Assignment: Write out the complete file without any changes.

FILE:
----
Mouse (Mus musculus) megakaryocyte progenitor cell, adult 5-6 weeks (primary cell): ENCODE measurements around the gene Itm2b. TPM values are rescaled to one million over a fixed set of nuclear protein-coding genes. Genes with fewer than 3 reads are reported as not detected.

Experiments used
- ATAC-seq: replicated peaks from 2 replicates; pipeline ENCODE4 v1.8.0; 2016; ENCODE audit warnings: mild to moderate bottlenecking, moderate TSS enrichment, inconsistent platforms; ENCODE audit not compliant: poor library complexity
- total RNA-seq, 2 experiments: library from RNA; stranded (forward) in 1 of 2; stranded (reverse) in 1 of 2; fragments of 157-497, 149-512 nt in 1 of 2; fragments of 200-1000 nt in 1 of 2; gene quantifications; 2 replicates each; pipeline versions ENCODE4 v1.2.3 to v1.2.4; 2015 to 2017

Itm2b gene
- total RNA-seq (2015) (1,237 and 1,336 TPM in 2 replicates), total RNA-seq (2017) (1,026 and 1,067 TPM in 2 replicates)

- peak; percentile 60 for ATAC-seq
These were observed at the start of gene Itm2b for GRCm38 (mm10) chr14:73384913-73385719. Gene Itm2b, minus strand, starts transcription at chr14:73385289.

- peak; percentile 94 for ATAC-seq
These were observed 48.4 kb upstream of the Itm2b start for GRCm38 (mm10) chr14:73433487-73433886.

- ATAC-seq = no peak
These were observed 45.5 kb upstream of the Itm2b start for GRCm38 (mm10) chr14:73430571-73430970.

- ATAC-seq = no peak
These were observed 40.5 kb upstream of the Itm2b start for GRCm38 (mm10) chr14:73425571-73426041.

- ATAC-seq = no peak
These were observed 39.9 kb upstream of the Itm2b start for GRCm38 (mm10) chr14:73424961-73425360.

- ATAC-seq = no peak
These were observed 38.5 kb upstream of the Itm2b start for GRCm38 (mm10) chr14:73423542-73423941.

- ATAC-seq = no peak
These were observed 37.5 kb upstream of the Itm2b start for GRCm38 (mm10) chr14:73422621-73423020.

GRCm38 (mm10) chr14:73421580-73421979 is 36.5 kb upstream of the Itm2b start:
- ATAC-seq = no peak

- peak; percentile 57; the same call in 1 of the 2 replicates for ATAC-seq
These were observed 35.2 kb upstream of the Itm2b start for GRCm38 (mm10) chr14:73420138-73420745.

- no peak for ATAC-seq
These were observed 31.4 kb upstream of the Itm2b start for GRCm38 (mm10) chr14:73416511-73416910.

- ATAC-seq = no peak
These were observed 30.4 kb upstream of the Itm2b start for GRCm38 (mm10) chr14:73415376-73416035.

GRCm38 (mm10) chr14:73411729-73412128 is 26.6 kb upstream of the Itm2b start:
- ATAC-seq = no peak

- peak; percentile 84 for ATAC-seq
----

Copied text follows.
Mouse (Mus musculus) megakaryocyte progenitor cell, adult 5-6 weeks (primary cell): ENCODE measurements around the gene Itm2b. TPM values are rescaled to one million over a fixed set of nuclear protein-coding genes. Genes with fewer than 3 reads are reported as not detected.

Experiments used
- ATAC-seq: replicated peaks from 2 replicates; pipeline ENCODE4 v1.8.0; 2016; ENCODE audit warnings: mild to moderate bottlenecking, moderate TSS enrichment, inconsistent platforms; ENCODE audit not compliant: poor library complexity
- total RNA-seq, 2 experiments: library from RNA; stranded (forward) in 1 of 2; stranded (reverse) in 1 of 2; fragments of 157-497, 149-512 nt in 1 of 2; fragments of 200-1000 nt in 1 of 2; gene quantifications; 2 replicates each; pipeline versions ENCODE4 v1.2.3 to v1.2.4; 2015 to 2017

Itm2b gene
- total RNA-seq (2015) (1,237 and 1,336 TPM in 2 replicates), total RNA-seq (2017) (1,026 and 1,067 TPM in 2 replicates)

- peak; percentile 60 for ATAC-seq
These were observed at the start of gene Itm2b for GRCm38 (mm10) chr14:73384913-73385719. Gene Itm2b, minus strand, starts transcription at chr14:73385289.

- peak; percentile 94 for ATAC-seq
These were observed 48.4 kb upstream of the Itm2b start for GRCm38 (mm10) chr14:73433487-73433886.

- ATAC-seq = no peak
These were observed 45.5 kb upstream of the Itm2b start for GRCm38 (mm10) chr14:73430571-73430970.

- ATAC-seq = no peak
These were observed 40.5 kb upstream of the Itm2b start for GRCm38 (mm10) chr14:73425571-73426041.

- ATAC-seq = no peak
These were observed 39.9 kb upstream of the Itm2b start for GRCm38 (mm10) chr14:73424961-73425360.

- ATAC-seq = no peak
These were observed 38.5 kb upstream of the Itm2b start for GRCm38 (mm10) chr14:73423542-73423941.

- ATAC-seq = no peak
These were observed 37.5 kb upstream of the Itm2b start for GRCm38 (mm10) chr14:73422621-73423020.

GRCm38 (mm10) chr14:73421580-73421979 is 36.5 kb upstream of the Itm2b start:
- ATAC-seq = no peak

- peak; percentile 57; the same call in 1 of the 2 replicates for ATAC-seq
These were observed 35.2 kb upstream of the Itm2b start for GRCm38 (mm10) chr14:73420138-73420745.

- no peak for ATAC-seq
These were observed 31.4 kb upstream of the Itm2b start for GRCm38 (mm10) chr14:73416511-73416910.

- ATAC-seq = no peak
These were observed 30.4 kb upstream of the Itm2b start for GRCm38 (mm10) chr14:73415376-73416035.

GRCm38 (mm10) chr14:73411729-73412128 is 26.6 kb upstream of the Itm2b start:
- ATAC-seq = no peak

- peak; percentile 84 for ATAC-seq